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I’m not sure how frequently they keep that updated, but it’s a good guide. I picked B2 as it’s the best choice for most readers, as it’s intended for API-based cloud storage, it has no tiny transaction fees (only storage and download fees), and doesn’t require any real sorting out. Its Web-based front-end is also simple. Amazon S3 is baroque and Google Cloud is complicated but better. (Also, it’s Arq, not ARQ—not an initialism or an uppercase name.)

The tiny fees for GET, PUT, and other operations add up to almost nothing for backup operations (as opposed to continuous interactions with stored data for other purposes, where they can be meaningful).

I can’t find that option for B2. Can you point to an article? They do have an (expensive) upload option for up to 70 TB via a rentable storage unit.

I realized yesterday it’s actually a lot easier than I first thought.

Basically, it only required I set up port forwarding for AFP/SMB. Then the ssh session opens up a tunnel for the remote mount of a disk hooked up to the remote system via afp://localhost:forwarded_port. Then TM to that. Done.

The only thing I haven’t got figured out yet is what to do when the remote IP changes. I have other means of checking on that, but in general I’d think that there must be some way to use Back To My Mac (yeah, that’s what I should have written) as a DNS forwarding service.

It’s on their pricing page: Cloud Storage Pricing Comparison: Calculate Your Costs (under “data by mail”). Also, just saw this: where they say that returning the drive makes the process free (except for shipping) - though it also says that it’s a trial program.

I also just found it here:

7 Get Your Files from B2 by Mail

You have a choice of how to receive your data from B2. You can download data directly or request that your data be shipped to you via FedEx.

That is extremely neat.

Weird, I’d searched their help files. Thanks!

So, B2 promises 99.999999% durability and is in a single data center in Sacramento, CA and Google Cloud Drive promises 99.999999999% and is spread across multiple data centers.

1000x more reliable sounds good in theory, although perhaps the solution for reliability isn’t a more reliable single cloud solution, but rather, a second, entirely redundant (different software, etc…) cloud solution.

Since this is the reliability of a backup, not of the only copy of data, I can’t see it mattering much. The odds of something happening to a backup that has 99.999999% durability at the same time you need to restore data would seem infinitesimally low. And of course, the Internet backup shouldn’t be your only backup, so something would have to happen to both the original and your local backups, plus the Internet backup.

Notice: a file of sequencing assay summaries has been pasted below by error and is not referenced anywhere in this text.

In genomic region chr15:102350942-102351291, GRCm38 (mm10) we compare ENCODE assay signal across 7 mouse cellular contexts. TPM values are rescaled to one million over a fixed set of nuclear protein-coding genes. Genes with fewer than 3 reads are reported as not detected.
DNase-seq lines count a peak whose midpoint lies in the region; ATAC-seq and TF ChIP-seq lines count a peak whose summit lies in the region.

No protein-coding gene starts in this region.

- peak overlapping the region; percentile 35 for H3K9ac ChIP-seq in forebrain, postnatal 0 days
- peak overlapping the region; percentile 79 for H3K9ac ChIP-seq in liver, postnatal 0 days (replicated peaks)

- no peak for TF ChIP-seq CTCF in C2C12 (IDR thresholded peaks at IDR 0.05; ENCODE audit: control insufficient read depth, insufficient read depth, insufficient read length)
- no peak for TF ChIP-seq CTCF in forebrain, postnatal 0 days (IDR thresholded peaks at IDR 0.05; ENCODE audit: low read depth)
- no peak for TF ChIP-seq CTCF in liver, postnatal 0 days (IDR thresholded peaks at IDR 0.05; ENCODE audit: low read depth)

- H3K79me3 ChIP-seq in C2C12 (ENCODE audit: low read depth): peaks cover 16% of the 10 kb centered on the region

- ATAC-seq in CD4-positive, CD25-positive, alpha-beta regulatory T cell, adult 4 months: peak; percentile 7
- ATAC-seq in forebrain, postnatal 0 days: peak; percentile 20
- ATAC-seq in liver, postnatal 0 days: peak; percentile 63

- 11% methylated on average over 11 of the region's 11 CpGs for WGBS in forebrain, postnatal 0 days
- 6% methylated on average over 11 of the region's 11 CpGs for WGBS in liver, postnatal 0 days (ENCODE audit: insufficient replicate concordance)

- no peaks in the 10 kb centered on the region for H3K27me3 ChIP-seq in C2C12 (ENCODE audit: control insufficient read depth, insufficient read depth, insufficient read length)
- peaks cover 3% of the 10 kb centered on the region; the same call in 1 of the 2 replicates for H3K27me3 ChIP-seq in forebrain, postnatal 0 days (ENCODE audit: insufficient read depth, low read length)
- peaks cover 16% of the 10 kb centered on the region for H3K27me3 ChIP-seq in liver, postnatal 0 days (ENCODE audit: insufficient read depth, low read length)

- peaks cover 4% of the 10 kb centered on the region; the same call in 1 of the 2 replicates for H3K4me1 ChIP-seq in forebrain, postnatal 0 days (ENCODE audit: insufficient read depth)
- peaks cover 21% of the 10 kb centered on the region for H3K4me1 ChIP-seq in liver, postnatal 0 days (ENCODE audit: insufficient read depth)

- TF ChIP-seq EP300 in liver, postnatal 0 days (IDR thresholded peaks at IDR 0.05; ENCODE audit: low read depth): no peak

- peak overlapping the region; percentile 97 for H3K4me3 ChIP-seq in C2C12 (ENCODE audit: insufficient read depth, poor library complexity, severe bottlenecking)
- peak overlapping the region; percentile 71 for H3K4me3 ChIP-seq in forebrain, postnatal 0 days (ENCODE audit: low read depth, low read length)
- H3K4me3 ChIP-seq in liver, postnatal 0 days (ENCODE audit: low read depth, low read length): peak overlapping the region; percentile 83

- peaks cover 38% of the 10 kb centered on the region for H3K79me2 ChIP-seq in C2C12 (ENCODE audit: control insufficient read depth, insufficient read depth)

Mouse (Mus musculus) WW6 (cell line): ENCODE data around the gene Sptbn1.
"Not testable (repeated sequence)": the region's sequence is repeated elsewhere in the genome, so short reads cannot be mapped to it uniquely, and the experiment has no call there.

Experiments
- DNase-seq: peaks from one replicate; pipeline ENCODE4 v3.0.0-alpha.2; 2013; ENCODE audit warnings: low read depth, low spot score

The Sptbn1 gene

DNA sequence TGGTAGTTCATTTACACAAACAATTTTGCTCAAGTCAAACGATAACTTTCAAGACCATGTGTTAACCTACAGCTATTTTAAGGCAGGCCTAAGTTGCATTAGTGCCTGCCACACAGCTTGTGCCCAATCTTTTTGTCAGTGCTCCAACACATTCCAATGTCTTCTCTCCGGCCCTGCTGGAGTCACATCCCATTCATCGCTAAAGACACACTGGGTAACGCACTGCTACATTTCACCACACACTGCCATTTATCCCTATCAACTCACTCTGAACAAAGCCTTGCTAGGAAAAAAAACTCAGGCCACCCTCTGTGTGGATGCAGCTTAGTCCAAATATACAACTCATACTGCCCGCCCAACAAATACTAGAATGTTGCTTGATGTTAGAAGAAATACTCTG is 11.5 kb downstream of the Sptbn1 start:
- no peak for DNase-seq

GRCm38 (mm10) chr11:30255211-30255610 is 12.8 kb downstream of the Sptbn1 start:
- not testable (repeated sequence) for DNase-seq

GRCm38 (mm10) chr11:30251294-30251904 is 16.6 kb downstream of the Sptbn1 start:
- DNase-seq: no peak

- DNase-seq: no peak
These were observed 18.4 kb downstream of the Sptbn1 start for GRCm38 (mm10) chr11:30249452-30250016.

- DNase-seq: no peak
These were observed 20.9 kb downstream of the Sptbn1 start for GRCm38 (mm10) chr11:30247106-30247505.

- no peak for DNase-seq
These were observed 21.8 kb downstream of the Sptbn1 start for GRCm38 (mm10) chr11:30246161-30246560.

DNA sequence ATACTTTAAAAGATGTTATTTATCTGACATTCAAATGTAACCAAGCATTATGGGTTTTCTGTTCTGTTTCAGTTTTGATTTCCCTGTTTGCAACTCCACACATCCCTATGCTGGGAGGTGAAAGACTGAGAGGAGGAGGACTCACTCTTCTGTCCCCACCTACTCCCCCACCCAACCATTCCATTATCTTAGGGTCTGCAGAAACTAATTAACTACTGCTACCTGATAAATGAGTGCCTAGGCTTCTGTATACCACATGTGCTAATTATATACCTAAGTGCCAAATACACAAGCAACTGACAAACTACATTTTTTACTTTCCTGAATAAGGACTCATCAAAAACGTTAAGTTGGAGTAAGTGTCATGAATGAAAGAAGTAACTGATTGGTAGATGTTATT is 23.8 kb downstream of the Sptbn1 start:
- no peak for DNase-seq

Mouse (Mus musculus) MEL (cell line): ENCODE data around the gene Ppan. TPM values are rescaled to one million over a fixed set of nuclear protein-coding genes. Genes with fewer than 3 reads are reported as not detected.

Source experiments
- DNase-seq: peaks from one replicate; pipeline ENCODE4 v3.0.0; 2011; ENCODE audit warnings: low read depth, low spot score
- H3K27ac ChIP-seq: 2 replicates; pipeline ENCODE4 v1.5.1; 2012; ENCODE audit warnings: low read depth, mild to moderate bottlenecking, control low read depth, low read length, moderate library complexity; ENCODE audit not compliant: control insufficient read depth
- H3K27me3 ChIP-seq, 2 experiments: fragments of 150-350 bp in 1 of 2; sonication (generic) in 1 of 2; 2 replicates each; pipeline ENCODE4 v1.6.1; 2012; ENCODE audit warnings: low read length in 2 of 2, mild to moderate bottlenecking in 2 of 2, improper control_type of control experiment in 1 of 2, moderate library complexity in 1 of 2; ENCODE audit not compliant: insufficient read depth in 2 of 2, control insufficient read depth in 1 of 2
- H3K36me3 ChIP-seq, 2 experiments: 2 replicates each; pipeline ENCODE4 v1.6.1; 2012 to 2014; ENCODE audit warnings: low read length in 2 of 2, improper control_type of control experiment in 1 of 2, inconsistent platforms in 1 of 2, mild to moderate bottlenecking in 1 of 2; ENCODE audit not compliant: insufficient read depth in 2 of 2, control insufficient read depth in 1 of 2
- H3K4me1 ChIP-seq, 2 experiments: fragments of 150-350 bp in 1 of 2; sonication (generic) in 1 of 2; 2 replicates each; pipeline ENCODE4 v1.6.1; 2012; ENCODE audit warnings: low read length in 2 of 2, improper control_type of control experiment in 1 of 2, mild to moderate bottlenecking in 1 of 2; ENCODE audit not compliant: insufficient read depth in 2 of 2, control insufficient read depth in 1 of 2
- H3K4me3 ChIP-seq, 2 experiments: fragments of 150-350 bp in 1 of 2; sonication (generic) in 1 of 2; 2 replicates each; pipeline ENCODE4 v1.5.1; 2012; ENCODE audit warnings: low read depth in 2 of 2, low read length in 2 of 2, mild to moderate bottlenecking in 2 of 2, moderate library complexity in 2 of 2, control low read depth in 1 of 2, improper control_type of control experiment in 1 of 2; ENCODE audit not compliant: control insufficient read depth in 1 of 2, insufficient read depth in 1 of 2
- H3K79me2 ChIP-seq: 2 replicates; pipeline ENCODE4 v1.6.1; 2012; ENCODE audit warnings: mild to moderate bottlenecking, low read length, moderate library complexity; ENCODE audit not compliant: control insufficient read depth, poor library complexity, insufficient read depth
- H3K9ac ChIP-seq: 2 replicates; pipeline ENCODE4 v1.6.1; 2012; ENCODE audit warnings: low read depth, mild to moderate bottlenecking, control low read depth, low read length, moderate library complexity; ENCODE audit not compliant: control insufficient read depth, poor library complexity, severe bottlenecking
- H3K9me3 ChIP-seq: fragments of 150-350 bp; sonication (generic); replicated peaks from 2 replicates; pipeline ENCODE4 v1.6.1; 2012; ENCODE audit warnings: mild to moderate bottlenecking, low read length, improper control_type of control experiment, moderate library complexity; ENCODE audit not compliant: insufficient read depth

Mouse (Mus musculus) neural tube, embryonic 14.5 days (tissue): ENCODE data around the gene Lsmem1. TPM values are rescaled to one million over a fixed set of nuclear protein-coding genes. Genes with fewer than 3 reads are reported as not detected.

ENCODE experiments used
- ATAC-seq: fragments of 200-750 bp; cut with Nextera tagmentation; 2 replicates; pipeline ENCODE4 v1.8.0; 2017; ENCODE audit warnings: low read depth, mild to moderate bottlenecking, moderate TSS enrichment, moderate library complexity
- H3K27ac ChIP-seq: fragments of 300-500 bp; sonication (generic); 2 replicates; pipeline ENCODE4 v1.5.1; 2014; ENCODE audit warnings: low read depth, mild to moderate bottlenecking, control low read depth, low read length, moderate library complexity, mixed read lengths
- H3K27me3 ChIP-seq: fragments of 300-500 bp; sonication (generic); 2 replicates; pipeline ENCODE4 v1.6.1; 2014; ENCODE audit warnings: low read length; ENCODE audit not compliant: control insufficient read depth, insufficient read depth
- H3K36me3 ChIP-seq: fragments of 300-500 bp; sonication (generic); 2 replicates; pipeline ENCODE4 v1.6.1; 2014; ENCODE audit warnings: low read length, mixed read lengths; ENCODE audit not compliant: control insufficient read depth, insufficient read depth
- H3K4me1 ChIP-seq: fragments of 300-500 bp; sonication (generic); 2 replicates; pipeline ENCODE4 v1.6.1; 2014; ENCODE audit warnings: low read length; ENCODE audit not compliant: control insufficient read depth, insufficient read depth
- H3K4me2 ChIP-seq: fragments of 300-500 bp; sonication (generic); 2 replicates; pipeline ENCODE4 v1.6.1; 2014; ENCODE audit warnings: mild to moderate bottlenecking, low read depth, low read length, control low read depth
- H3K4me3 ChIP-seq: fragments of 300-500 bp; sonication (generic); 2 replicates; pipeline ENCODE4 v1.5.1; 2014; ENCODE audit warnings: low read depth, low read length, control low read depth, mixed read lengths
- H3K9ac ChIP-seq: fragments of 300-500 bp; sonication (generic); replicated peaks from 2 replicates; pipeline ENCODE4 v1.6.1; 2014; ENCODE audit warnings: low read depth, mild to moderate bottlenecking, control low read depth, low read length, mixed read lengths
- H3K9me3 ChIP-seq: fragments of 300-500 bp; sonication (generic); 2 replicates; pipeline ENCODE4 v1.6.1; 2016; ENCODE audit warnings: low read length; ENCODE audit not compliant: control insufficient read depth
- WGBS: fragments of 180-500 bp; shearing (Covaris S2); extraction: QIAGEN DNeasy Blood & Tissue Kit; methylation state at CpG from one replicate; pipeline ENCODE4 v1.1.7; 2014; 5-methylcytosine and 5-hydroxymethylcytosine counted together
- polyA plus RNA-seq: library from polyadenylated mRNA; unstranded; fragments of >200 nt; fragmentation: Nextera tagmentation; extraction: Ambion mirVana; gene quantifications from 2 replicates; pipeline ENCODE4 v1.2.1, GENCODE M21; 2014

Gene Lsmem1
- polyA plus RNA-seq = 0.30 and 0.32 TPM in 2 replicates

None of my data is so valuable that I’d go beyond three backups (bootable duplicate, local archive, remote archive). Others may have different opinions. :-)

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Exactly! Also, I presume based on Backblaze’s history (and that of Amazon S3 and other cloud providers) that their backup of my data is probably 1,000x more reliable than any local backup I make! They do redundancy in such a way that they’re doing backups of my backups.

If the remote backup is remote enough, that’s true. But if I lived in Northern CA, I’d a couple of qualms about the ‘remote’ backup being with BB in Sacramento. Sacramento has a lower earthquake risk than the rest of CA, but it’s not immune. There’s also risk of volcano–Shasta is about due to pop off as are a few others. Ash is amazingly nasty and if the winds are going the wrong way it could easily mess up all of N. CA.

At least BB says where their servers are. Amazon Drive and the other consumer ones I looked at don’t. Probably back east somewhere, but after the disaster is the wrong time to find out for sure.

Is anyone else disturbed that Backblaze’s only option for two-factor auth is insecure SMS? I created a free test account a while back, but couldn’t even play with it because it demands a phone number and sms before letting you have access. I might be able to tolerate that once, but as a second factor, it’s not only insecure (NIST says flat out not to use it), but since I’m anonymously prepaid, if I lose the phone, I’ve maybe permanently lost that phone number and the second factor.

Does Wasabi do something more sensible? I can’t find anything in their help.